The expression of photosynthesis related genes in root were lower than in leaf. However, the expression pattern is very different between two organs. Contrary to the observed repression in leaves, photosystem, PS, (especially light reaction) was induced in the root (Additional file 3: Table S3a).

Photosynthesis genes that are encoded separately in plastid and nuclear genome are responsible for PS core subunits, and light harvesting complex proteins and pigment biosynthesis; respectively (Kobayashi et al. 2013). While “GO:0046148_pigment biosynthetic process” showed no significant change in root, “GO:0009765_photosynthesis, light harvesting” was enhanced in this organ and both of them were repressed in leaf (Additional file 3: Table S3a). It is well-known that light and plastid development are both crucial for the expression of nuclear photosynthesis genes. However, Sullivan and Gray (1999) reported that plastid-derived signal is synthesized and is able to regulate nuclear photosynthetic gene expression in the absence of light in both pea and Arabidopsis. Although no biological process GO shows the activation of plastid-related biosynthesis in root, we found that 20/30 up-regulated GOs in Cellular Component category are related to chloroplast and plastid especially 10 contains “thylakoid” (Additional file 3: Table S3c) which was suggested to be very important to the development of chloroplast (Kobayashi et al. 2013).

Related to 2 groups of nuclear encoded genes, pigment biosynthetic process was down-regulated in leaf but didn’t show significant change in root; while light harvesting was inhibited in leaf and activated in root (Additional file 3: Table S3a). Looking into Molecular Function GOs, we found “GO:0016168_chlorophyll a/b binding” protein (Additional file 3: Table S3b) was significantly up-regulated in root while repressed in leaf. Among 18 members of this gene family in rice (Umate 2010), 6 genes were up-regulated in all examined time points and their expression pattern was certified by the semiquantitative (sq) RT-PCR as following.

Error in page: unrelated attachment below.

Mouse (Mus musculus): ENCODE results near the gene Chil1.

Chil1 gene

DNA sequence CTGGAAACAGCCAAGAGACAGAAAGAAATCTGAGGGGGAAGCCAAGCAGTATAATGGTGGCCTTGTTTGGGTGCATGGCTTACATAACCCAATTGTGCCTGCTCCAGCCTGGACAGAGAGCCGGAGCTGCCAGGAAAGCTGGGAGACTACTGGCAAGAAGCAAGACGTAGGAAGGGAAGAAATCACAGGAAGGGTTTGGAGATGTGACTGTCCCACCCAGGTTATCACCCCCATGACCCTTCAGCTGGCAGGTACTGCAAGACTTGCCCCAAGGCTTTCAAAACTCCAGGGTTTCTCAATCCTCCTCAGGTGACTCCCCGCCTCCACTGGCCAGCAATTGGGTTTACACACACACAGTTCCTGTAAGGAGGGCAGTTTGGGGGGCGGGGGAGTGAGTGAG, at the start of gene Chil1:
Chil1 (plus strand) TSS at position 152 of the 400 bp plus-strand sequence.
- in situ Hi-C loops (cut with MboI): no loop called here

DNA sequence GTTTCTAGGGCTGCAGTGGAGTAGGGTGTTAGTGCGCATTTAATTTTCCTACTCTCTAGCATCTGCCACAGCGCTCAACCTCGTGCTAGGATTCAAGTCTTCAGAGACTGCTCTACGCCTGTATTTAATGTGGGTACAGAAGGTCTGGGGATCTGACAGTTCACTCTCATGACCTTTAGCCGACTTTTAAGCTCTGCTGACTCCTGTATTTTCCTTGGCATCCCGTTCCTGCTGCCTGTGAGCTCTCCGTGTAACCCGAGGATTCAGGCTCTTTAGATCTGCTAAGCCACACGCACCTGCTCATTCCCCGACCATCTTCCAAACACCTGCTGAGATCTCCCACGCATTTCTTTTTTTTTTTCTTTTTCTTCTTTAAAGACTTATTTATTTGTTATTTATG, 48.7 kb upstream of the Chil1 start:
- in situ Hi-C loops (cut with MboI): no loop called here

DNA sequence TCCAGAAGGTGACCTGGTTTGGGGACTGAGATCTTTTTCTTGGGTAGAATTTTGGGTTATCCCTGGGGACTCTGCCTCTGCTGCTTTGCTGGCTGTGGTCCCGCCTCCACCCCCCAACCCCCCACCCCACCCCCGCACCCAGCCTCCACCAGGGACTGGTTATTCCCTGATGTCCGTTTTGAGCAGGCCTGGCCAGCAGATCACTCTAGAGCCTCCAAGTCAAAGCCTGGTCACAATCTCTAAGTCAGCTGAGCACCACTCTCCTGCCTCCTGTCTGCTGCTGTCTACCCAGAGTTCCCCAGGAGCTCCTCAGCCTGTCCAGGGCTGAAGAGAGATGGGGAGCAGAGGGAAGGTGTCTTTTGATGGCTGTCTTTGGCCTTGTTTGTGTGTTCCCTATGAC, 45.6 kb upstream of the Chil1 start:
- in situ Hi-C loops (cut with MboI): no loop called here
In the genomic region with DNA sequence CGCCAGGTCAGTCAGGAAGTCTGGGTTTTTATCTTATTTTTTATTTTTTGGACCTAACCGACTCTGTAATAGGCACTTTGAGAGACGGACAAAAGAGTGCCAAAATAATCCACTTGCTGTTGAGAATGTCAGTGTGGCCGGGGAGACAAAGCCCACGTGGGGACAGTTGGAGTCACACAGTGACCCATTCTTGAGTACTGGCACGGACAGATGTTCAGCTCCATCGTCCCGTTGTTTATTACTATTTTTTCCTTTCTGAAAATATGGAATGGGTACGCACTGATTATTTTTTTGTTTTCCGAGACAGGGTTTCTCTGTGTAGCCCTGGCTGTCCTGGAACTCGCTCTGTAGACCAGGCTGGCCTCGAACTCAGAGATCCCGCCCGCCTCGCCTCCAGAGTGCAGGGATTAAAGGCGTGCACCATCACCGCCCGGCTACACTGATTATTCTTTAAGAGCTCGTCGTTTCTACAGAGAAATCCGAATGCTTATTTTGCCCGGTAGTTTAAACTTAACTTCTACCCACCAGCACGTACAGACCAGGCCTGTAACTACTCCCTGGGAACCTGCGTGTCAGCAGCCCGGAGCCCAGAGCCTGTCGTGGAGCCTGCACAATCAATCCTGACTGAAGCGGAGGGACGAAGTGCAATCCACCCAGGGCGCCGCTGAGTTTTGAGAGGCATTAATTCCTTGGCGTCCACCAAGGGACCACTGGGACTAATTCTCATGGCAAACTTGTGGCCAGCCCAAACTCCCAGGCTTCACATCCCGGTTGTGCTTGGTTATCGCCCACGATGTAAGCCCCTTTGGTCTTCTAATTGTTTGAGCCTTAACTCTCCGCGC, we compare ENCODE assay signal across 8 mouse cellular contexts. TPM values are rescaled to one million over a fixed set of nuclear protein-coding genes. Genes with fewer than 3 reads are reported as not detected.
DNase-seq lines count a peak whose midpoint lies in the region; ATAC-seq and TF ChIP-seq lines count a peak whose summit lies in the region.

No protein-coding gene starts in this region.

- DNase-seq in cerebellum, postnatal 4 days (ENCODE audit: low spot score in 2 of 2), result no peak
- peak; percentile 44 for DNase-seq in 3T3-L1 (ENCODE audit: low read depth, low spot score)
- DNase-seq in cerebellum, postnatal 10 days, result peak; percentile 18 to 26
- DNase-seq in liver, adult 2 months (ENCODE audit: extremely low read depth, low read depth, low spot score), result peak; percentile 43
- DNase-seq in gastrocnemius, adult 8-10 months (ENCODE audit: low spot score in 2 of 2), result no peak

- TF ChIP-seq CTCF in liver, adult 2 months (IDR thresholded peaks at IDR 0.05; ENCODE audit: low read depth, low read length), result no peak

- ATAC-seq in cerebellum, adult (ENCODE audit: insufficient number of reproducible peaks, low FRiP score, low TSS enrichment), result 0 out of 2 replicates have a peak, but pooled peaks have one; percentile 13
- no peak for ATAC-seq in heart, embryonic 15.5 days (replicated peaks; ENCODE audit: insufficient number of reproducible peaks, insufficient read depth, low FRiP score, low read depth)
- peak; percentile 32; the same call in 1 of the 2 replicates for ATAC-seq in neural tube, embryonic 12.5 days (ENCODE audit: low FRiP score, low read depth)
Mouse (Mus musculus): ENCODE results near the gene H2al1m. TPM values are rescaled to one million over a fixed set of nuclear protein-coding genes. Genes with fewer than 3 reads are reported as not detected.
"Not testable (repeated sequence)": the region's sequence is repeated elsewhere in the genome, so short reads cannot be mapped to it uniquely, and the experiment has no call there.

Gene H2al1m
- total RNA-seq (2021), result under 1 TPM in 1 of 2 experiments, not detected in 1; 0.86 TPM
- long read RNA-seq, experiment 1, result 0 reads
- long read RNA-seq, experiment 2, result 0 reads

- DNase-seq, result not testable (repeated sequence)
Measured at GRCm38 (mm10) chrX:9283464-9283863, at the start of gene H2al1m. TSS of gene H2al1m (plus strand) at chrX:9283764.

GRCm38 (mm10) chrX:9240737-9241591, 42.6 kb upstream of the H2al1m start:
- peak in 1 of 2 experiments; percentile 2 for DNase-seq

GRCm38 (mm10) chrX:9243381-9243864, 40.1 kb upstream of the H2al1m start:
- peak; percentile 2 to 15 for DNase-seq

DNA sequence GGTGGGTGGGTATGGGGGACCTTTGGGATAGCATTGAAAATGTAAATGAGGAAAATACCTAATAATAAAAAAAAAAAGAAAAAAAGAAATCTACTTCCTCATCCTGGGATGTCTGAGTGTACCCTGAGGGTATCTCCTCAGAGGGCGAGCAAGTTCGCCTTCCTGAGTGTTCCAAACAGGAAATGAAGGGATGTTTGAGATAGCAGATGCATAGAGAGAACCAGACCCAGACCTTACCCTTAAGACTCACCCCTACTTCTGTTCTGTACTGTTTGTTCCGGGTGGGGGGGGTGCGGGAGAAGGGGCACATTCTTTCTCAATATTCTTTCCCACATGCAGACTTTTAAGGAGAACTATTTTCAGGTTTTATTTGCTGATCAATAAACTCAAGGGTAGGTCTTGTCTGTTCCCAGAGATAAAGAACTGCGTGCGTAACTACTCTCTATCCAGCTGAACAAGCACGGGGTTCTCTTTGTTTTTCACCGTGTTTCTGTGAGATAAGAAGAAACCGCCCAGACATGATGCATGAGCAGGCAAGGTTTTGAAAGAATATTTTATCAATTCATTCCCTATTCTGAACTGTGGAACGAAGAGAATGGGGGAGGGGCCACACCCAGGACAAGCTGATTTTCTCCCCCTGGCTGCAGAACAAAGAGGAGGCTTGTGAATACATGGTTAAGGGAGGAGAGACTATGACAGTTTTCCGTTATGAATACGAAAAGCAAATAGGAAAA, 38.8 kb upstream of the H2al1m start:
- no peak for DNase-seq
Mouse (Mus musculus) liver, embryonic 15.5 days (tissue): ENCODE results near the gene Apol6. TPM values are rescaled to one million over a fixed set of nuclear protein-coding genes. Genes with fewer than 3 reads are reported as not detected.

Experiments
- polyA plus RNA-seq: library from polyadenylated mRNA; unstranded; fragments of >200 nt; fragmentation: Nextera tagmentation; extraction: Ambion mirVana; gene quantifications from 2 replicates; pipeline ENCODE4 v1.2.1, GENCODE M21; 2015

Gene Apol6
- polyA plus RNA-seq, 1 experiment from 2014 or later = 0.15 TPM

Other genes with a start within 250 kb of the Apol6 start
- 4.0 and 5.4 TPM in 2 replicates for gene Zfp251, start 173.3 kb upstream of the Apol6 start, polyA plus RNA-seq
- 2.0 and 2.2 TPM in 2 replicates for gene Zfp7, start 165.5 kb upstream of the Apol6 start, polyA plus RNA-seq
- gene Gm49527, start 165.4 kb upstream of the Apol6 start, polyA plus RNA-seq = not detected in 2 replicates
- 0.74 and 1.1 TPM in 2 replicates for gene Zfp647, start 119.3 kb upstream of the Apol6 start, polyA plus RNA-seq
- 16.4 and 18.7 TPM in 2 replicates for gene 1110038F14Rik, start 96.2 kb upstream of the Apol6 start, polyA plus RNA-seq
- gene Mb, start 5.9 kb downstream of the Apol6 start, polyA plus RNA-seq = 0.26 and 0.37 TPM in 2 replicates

Because our experiment treated the whole seedling in a chamber under continuous light, there is a possibility that photosynthesis related genes were induced because roots were exposed to light even though they were covered by a layer of tissue and aluminum foil. To test whether their activation is induced by dehydration or light, we repeated the experiment and also conducted a similar acute dehydration treatment as using in the microarray experiment but under dark condition. Figure 4 shows the expression patterns of the above 6 genes in two dehydration experiments (with and without light). Their expression in the dark was lower than in the light; however, clear induction was still observed. This primary result may lead to a very interesting study on the function of photosystem genes in root during water loss stress.
Figure 4

Expression patterns of chlorophyll binding (CB) genes under dehydration treatment. The experiment was carried out in light (left) or dark (right) conditions. L/R0, 0.5, 2, 6, 12: leaf/root at 0, 0.5, 2, 6, 12 h after the stress onset.

Energy condition in leaf during dehydration

The repression found on many growth and development processes, which require high energy level, might impose the lower level of energy compared to normal. Indeed, Figure 5 shows the rapid decrease of ATP/ADP ratio of rice during stress duration indicates the lack of energy in this situation. Because of the inhibition of photosynthesis during stress as reported above and in many previous studies (Degenkolbe et al. 2009, Shu et al. 2011), the plant must mobile energy from storage resources such as carbohydrates, fatty acids and proteins. Among the enzymes that catalyze the breakage of complex substrates into simpler molecules to produce energy, hydrolase was found to be enhanced in leaf during dehydration stress (Additional file 3: Table S3b). Especially, the up-regulation of “GO:0004553_hydrolase activity, hydrolyzing O-glycosyl compounds” suggested the important of carbohydrate-derived energy. As a carbohydrate, starch is intermediate-term storage of energy in plant. However, the starch content of 14d rice seedling is too small for any changes to detect (Figure 6). Besides, starch degradation was down regulated as in pathway analysis (Table 2). Thus, starch doesn’t seem to be an important energy resource in this case, which used 14d rice seedlings. Besides starch, sugars are short-term energy storage, among the 3 ethanol-soluble sugars examined; sucrose has highest content and shows the decrease pattern while glucose and fructose are increased by treated time. This suggests sucrose as an important energy resource of rice seedling during dehydration.
Figure 5

ATP/ADP ratio of rice shoot during dehydration. Value = mean ± SD (n = 3).

Figure 6

Starch and ethanol-soluble sugars content in rice shoot during acute dehydration. Value = mean ± SD (n = 3), y value axis unit is μmol/plant.

Discussion

Response of rice seedling to acute dehydration

Rice appeared to respond to stress mainly by down-regulating many biological processes. Additionally, rice also showed a predominance of root over leaf in Under, Over, and Change GO terms. Although the number of up-regulated genes in the leaf was higher than in the root (3,922 over 2,147), the induction was obtained at only one time point, 6 h with 16 “biological process” type GO terms. Alternatively, induction in roots enriched in more GO terms (43), and wider time range (2 and 12 h). This observation suggests the large difference in the response of two tissues to water deficiency.